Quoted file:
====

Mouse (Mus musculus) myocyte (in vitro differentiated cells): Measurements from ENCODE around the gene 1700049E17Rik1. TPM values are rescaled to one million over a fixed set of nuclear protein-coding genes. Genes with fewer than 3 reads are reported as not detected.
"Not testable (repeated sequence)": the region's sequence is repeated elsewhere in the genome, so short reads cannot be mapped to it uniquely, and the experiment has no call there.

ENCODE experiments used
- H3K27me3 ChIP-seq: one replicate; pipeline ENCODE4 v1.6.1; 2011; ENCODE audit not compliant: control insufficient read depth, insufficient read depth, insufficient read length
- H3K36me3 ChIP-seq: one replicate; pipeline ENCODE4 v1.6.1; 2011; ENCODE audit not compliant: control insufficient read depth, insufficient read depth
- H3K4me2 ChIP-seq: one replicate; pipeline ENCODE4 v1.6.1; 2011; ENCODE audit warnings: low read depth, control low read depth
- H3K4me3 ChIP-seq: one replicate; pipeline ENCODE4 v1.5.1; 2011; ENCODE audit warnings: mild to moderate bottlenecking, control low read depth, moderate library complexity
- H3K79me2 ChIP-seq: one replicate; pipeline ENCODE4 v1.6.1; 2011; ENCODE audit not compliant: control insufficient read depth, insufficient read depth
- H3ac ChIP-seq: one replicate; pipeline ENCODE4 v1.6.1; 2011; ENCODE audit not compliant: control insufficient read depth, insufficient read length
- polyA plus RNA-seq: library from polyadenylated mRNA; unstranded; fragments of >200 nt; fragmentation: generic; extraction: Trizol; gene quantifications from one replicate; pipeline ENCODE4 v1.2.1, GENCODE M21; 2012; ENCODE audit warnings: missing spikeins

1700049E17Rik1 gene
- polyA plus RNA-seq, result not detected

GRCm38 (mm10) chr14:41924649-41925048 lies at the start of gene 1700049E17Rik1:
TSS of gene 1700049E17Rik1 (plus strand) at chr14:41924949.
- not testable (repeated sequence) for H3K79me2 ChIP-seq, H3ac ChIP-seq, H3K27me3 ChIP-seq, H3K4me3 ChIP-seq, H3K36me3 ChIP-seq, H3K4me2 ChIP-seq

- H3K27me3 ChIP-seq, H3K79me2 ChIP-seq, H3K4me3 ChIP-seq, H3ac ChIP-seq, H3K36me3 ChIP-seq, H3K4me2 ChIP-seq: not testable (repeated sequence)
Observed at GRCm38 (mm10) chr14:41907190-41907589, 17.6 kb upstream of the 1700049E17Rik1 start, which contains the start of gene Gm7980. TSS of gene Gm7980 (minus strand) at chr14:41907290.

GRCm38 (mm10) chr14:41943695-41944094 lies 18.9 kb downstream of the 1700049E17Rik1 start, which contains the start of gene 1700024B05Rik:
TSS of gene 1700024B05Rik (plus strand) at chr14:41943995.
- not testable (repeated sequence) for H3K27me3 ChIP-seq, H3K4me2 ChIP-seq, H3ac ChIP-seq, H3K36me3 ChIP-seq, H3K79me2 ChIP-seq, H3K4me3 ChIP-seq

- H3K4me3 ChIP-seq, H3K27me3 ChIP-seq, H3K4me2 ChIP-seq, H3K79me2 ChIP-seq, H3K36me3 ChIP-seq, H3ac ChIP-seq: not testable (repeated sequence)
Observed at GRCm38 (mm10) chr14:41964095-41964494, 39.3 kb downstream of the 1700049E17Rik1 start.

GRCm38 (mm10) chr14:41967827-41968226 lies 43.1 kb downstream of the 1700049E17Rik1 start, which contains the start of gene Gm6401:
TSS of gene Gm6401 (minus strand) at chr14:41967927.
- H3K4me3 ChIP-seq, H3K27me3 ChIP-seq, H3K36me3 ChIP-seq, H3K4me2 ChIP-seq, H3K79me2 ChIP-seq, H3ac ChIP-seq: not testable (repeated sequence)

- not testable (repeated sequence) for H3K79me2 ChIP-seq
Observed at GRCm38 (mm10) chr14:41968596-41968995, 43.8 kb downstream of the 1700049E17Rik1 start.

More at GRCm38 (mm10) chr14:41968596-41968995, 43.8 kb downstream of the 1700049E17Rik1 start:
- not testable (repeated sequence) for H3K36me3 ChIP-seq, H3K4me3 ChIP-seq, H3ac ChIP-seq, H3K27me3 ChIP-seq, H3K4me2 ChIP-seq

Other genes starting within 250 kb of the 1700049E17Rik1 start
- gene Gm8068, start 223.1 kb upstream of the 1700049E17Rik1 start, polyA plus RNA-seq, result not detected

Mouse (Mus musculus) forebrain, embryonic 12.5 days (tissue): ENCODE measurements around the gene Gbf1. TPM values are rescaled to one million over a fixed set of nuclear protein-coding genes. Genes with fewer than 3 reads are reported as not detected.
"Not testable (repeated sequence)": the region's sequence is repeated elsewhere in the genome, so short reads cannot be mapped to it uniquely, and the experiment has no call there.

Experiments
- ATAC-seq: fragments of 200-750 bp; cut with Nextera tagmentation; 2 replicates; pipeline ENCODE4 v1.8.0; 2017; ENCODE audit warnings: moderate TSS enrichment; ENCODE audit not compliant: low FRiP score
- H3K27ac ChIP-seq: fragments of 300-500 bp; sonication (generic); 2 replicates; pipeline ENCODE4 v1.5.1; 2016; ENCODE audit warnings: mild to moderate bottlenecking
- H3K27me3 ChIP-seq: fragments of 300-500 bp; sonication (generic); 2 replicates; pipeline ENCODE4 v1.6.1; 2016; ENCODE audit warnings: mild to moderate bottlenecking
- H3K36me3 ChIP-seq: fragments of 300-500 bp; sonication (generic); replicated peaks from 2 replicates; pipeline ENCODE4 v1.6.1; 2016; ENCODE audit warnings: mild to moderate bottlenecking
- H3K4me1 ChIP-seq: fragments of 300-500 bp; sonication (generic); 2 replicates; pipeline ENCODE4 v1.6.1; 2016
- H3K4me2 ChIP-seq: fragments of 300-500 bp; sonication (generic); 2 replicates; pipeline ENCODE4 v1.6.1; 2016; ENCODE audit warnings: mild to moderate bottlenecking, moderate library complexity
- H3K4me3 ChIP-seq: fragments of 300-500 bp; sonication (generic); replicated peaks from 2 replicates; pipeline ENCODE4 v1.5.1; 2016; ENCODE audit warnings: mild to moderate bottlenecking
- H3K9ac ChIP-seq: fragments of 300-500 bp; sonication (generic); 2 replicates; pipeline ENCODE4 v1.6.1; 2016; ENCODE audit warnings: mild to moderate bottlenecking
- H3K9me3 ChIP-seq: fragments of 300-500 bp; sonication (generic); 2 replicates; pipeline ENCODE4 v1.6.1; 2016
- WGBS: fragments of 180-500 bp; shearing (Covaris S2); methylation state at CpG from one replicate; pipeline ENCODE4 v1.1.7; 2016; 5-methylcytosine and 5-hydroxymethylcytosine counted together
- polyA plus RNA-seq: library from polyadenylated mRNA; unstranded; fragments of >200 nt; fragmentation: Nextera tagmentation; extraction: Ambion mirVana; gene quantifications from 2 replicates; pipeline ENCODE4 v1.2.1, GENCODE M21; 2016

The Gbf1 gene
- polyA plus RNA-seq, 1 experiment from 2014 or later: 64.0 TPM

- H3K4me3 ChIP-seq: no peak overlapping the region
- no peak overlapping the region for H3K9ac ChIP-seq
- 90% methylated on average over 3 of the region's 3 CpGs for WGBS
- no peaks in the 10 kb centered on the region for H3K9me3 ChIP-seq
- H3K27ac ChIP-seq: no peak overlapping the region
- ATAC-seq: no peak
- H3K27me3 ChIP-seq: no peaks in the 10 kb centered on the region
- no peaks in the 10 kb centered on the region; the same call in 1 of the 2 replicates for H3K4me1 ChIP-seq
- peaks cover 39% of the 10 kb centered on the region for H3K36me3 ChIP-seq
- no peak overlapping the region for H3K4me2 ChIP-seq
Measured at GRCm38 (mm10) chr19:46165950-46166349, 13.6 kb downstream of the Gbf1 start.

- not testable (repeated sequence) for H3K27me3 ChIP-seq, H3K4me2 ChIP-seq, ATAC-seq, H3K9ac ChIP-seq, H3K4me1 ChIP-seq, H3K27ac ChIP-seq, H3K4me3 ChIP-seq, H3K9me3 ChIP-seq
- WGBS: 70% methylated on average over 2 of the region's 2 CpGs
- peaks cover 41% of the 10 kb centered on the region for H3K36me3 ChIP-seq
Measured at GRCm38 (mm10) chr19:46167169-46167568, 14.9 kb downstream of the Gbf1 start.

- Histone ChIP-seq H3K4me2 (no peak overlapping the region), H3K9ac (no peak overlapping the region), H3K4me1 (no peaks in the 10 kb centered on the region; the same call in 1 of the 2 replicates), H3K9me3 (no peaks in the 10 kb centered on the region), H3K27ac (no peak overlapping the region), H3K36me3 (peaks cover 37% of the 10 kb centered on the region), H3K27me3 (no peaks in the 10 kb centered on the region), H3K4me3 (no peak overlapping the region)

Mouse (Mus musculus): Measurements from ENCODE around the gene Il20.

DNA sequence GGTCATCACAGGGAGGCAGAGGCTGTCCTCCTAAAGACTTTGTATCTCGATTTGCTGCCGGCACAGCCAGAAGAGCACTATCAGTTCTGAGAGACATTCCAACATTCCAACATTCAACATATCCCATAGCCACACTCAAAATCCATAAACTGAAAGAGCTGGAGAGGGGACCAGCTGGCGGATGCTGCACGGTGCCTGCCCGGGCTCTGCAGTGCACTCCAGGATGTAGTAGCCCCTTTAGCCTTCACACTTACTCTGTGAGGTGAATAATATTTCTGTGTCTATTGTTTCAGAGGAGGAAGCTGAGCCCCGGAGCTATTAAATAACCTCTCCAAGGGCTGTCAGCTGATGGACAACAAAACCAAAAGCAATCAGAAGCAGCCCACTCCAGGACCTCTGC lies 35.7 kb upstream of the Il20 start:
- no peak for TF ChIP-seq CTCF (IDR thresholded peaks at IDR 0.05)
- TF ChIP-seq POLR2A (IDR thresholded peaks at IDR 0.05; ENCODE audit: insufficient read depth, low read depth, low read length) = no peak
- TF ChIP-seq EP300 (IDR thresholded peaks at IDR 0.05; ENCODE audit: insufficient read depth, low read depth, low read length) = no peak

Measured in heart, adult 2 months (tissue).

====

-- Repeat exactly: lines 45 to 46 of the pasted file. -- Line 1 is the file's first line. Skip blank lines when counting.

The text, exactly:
- polyA plus RNA-seq: library from polyadenylated mRNA; unstranded; fragments of >200 nt; fragmentation: Nextera tagmentation; extraction: Ambion mirVana; gene quantifications from 2 replicates; pipeline ENCODE4 v1.2.1, GENCODE M21; 2016

The Gbf1 gene